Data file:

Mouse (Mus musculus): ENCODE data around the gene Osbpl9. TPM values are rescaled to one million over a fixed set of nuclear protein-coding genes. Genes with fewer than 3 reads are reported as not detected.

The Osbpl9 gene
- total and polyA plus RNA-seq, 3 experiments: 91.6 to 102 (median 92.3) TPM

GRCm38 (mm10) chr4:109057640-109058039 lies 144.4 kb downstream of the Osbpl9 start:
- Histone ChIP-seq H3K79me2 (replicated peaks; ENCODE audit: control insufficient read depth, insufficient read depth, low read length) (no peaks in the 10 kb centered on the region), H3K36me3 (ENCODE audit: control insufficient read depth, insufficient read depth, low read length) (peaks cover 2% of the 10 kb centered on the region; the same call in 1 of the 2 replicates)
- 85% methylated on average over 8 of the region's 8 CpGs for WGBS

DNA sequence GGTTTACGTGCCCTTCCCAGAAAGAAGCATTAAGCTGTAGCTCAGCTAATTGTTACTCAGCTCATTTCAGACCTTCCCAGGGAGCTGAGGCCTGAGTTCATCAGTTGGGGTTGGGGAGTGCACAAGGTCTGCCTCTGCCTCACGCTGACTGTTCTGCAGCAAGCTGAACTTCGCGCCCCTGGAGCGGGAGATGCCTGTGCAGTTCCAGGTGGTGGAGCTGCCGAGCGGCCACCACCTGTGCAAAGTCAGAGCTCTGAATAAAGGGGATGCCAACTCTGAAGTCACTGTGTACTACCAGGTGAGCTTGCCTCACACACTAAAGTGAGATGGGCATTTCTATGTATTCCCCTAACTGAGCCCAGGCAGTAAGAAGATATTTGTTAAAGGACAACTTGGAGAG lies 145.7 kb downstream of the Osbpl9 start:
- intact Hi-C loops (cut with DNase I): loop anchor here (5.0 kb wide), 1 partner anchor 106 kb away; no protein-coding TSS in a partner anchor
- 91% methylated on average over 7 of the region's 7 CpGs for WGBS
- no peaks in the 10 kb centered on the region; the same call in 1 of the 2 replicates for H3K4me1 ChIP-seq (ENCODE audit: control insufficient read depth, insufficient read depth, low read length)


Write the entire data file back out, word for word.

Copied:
Mouse (Mus musculus): ENCODE data around the gene Osbpl9. TPM values are rescaled to one million over a fixed set of nuclear protein-coding genes. Genes with fewer than 3 reads are reported as not detected.

The Osbpl9 gene
- total and polyA plus RNA-seq, 3 experiments: 91.6 to 102 (median 92.3) TPM

GRCm38 (mm10) chr4:109057640-109058039 lies 144.4 kb downstream of the Osbpl9 start:
- Histone ChIP-seq H3K79me2 (replicated peaks; ENCODE audit: control insufficient read depth, insufficient read depth, low read length) (no peaks in the 10 kb centered on the region), H3K36me3 (ENCODE audit: control insufficient read depth, insufficient read depth, low read length) (peaks cover 2% of the 10 kb centered on the region; the same call in 1 of the 2 replicates)
- 85% methylated on average over 8 of the region's 8 CpGs for WGBS

DNA sequence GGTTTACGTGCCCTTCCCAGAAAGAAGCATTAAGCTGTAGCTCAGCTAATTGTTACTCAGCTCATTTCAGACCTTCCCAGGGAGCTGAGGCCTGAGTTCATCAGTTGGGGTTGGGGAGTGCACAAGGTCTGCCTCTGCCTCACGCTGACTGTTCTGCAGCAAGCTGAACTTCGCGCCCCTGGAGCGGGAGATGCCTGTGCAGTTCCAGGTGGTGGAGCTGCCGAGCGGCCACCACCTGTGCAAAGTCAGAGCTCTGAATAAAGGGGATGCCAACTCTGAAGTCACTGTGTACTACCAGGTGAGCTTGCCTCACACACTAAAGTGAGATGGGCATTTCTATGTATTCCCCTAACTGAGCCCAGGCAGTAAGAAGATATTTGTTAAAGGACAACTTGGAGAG lies 145.7 kb downstream of the Osbpl9 start:
- intact Hi-C loops (cut with DNase I): loop anchor here (5.0 kb wide), 1 partner anchor 106 kb away; no protein-coding TSS in a partner anchor
- 91% methylated on average over 7 of the region's 7 CpGs for WGBS
- no peaks in the 10 kb centered on the region; the same call in 1 of the 2 replicates for H3K4me1 ChIP-seq (ENCODE audit: control insufficient read depth, insufficient read depth, low read length)